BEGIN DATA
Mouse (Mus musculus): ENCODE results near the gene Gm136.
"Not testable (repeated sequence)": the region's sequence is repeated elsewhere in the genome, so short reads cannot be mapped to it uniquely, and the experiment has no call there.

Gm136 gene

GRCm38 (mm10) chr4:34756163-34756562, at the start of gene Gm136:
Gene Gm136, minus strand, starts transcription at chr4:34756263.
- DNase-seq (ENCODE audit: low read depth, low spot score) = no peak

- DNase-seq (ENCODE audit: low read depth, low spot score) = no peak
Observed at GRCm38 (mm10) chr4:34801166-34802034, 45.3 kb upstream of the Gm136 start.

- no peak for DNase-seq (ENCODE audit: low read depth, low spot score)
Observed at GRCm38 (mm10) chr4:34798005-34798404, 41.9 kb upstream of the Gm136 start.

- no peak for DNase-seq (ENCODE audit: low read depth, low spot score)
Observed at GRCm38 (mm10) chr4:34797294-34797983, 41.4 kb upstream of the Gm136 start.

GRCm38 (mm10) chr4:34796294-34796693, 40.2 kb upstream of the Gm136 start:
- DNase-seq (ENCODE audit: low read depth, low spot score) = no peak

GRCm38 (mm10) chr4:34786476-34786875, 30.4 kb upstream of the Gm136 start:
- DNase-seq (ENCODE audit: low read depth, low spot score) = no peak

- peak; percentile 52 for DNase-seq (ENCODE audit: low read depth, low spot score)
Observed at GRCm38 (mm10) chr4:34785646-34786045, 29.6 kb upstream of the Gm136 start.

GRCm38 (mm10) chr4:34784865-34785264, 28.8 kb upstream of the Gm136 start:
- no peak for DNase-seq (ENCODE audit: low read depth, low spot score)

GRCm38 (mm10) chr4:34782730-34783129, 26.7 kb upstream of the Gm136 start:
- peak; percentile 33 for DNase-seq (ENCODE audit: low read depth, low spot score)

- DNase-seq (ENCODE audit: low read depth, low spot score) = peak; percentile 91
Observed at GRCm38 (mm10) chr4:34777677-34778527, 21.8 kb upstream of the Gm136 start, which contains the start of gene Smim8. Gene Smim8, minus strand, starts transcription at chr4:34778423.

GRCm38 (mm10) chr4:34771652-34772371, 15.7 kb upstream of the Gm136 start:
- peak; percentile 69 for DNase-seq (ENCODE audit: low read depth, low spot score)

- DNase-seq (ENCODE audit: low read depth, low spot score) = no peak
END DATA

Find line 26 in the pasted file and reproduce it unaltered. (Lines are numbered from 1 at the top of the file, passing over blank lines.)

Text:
- peak; percentile 69 for DNase-seq (ENCODE audit: low read depth, low spot score)